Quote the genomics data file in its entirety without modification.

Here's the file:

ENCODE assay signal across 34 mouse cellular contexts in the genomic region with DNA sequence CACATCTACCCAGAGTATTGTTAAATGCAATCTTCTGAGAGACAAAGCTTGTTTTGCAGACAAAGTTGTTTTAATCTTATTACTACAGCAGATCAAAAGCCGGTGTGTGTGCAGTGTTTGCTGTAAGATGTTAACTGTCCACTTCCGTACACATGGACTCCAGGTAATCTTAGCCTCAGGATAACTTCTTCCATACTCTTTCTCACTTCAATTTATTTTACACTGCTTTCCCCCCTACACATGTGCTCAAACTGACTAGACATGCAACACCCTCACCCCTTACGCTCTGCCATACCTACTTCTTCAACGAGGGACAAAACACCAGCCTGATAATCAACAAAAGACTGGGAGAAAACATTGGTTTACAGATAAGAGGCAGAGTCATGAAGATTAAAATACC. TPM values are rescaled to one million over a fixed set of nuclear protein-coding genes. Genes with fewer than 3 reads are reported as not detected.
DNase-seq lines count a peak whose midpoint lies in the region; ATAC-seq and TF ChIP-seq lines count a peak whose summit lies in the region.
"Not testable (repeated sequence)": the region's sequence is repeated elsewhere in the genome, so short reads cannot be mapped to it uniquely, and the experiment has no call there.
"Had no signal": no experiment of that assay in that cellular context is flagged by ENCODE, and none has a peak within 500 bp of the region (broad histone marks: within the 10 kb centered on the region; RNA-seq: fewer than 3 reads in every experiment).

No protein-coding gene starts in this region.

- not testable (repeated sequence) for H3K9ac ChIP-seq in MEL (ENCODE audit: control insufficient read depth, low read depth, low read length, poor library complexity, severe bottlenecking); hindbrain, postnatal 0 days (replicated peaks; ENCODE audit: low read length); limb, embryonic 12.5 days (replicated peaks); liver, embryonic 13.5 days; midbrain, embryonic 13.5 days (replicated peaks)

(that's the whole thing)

ENCODE assay signal across 34 mouse cellular contexts in the genomic region with DNA sequence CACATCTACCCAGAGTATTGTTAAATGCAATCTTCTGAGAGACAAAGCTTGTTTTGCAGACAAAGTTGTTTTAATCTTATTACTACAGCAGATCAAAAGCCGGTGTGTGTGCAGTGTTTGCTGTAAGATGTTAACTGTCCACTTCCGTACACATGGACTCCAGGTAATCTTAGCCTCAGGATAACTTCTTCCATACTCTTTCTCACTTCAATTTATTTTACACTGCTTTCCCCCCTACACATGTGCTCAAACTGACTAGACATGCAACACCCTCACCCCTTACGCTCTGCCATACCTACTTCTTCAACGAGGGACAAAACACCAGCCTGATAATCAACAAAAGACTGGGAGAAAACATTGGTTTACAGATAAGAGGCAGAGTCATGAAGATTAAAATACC. TPM values are rescaled to one million over a fixed set of nuclear protein-coding genes. Genes with fewer than 3 reads are reported as not detected.
DNase-seq lines count a peak whose midpoint lies in the region; ATAC-seq and TF ChIP-seq lines count a peak whose summit lies in the region.
"Not testable (repeated sequence)": the region's sequence is repeated elsewhere in the genome, so short reads cannot be mapped to it uniquely, and the experiment has no call there.
"Had no signal": no experiment of that assay in that cellular context is flagged by ENCODE, and none has a peak within 500 bp of the region (broad histone marks: within the 10 kb centered on the region; RNA-seq: fewer than 3 reads in every experiment).

No protein-coding gene starts in this region.

- not testable (repeated sequence) for H3K9ac ChIP-seq in MEL (ENCODE audit: control insufficient read depth, low read depth, low read length, poor library complexity, severe bottlenecking); hindbrain, postnatal 0 days (replicated peaks; ENCODE audit: low read length); limb, embryonic 12.5 days (replicated peaks); liver, embryonic 13.5 days; midbrain, embryonic 13.5 days (replicated peaks)